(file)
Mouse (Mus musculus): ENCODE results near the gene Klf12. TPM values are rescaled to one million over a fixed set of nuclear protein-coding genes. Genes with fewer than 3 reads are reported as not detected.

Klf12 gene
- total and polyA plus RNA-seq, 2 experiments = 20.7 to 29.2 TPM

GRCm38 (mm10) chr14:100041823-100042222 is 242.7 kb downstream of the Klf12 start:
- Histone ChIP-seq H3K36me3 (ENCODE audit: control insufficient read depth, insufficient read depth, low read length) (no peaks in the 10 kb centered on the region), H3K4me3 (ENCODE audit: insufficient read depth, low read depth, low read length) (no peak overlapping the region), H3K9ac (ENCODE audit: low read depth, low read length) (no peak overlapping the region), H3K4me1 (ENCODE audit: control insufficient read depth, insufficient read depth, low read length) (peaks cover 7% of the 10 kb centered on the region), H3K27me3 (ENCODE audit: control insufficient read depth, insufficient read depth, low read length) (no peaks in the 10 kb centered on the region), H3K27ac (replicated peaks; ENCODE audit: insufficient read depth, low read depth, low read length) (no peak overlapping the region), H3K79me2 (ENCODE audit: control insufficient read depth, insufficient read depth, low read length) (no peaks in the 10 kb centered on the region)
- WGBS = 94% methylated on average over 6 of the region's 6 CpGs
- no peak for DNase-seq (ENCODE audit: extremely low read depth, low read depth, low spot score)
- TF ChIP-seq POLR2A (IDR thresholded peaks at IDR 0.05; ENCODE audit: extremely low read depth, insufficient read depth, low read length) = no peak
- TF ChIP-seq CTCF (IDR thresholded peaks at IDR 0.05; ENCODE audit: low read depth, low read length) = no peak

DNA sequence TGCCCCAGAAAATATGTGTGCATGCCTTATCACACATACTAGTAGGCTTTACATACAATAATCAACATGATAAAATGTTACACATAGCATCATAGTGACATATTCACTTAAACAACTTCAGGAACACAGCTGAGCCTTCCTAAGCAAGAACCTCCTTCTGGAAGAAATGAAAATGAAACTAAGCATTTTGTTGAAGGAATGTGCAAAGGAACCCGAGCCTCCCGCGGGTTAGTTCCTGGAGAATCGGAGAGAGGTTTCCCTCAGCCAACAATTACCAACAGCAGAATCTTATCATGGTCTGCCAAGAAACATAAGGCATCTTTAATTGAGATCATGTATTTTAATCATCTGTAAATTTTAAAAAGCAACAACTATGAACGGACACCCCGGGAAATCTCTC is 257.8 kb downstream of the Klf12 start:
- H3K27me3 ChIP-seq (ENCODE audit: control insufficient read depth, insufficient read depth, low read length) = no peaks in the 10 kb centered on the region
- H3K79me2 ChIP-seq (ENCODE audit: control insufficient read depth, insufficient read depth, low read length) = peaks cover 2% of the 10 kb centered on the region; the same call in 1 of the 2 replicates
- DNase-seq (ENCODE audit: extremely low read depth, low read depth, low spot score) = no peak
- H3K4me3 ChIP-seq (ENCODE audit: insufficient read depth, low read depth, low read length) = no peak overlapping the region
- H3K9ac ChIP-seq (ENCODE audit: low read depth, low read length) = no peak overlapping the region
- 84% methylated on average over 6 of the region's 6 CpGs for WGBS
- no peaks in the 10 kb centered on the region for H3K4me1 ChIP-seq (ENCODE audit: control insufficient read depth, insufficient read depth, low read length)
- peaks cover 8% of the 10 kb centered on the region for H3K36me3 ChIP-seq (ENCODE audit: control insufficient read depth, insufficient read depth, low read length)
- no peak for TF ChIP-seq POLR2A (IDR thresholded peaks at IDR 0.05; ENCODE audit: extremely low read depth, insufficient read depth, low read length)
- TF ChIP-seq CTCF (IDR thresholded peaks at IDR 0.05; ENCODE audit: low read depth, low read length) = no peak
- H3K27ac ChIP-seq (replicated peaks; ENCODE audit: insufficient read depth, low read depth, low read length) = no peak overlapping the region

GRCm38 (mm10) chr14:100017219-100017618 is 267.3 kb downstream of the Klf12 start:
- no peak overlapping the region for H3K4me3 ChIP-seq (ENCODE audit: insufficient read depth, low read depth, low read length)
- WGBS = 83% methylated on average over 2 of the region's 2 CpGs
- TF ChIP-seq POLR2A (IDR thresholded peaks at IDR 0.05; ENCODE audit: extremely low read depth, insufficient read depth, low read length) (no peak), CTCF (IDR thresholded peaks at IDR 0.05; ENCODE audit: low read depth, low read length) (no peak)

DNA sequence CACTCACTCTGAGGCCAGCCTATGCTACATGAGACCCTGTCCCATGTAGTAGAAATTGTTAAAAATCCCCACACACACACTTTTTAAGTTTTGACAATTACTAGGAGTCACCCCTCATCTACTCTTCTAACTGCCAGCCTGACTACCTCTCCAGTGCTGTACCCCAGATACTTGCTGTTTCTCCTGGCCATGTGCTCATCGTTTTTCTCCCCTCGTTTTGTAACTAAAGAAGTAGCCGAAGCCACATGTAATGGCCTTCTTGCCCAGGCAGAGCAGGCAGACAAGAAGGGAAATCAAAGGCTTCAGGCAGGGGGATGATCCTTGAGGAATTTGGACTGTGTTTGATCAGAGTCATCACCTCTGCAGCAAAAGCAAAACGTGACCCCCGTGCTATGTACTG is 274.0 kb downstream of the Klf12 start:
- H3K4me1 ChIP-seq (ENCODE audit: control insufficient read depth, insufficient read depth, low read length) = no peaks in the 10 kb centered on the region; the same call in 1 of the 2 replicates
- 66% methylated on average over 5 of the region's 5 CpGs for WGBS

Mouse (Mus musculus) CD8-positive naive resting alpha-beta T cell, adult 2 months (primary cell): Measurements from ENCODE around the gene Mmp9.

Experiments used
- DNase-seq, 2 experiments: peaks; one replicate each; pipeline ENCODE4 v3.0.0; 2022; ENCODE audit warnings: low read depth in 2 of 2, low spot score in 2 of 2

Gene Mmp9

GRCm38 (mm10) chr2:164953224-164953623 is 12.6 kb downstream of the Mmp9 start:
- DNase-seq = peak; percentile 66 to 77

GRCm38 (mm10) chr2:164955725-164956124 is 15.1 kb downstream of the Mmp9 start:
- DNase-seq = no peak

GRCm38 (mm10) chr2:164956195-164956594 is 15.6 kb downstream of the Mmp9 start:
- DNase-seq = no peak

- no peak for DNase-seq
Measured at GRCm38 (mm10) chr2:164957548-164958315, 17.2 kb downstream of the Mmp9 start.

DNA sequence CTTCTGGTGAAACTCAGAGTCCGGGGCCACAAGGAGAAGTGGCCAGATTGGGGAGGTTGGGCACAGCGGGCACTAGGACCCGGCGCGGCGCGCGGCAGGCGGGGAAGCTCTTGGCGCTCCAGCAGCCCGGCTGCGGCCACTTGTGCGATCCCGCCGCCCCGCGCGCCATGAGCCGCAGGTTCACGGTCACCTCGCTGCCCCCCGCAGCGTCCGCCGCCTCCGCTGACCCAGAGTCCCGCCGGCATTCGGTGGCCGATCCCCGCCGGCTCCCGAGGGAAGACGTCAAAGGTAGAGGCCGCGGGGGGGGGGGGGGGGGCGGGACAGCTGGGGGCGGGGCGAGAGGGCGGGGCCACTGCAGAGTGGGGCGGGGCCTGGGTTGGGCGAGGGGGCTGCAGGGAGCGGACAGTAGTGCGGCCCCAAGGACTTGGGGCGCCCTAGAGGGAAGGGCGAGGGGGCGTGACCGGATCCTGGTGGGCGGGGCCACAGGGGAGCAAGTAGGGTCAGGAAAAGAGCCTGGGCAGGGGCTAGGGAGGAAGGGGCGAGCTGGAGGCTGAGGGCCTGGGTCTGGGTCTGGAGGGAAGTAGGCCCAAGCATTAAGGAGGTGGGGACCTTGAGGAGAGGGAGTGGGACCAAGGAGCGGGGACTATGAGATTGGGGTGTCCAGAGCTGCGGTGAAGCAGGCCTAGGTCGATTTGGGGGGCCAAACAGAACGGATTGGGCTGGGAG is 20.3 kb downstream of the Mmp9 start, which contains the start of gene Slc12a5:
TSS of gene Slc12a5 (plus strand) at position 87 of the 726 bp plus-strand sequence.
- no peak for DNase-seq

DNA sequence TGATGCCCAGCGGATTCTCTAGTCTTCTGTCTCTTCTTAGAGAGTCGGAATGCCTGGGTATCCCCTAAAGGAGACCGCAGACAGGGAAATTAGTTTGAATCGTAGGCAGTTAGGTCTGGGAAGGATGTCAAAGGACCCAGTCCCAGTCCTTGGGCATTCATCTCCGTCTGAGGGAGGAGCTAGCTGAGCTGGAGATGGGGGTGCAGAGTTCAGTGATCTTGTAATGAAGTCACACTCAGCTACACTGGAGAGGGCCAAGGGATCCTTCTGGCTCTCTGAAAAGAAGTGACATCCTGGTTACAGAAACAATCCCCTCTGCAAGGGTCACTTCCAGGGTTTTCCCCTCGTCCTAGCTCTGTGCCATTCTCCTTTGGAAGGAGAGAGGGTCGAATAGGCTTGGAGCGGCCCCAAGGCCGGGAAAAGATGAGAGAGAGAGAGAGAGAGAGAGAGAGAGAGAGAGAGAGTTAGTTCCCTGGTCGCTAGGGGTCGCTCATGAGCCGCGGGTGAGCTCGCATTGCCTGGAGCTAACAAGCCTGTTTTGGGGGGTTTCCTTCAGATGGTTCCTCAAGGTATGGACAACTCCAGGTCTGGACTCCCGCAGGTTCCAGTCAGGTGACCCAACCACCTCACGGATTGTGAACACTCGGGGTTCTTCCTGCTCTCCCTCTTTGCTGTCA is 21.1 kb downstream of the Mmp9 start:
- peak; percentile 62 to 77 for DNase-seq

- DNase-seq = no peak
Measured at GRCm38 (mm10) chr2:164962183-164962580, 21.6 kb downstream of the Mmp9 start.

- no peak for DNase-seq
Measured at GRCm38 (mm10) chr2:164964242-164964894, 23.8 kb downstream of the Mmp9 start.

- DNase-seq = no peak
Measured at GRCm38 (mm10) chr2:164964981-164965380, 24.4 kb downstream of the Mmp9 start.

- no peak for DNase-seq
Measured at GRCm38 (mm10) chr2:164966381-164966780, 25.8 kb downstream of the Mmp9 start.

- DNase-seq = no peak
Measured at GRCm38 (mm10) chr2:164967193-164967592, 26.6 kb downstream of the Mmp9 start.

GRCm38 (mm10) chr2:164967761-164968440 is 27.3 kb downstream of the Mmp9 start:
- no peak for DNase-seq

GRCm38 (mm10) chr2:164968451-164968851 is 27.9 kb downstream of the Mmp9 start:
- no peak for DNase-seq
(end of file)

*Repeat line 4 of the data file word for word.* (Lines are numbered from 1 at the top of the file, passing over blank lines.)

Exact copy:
GRCm38 (mm10) chr14:100041823-100042222 is 242.7 kb downstream of the Klf12 start: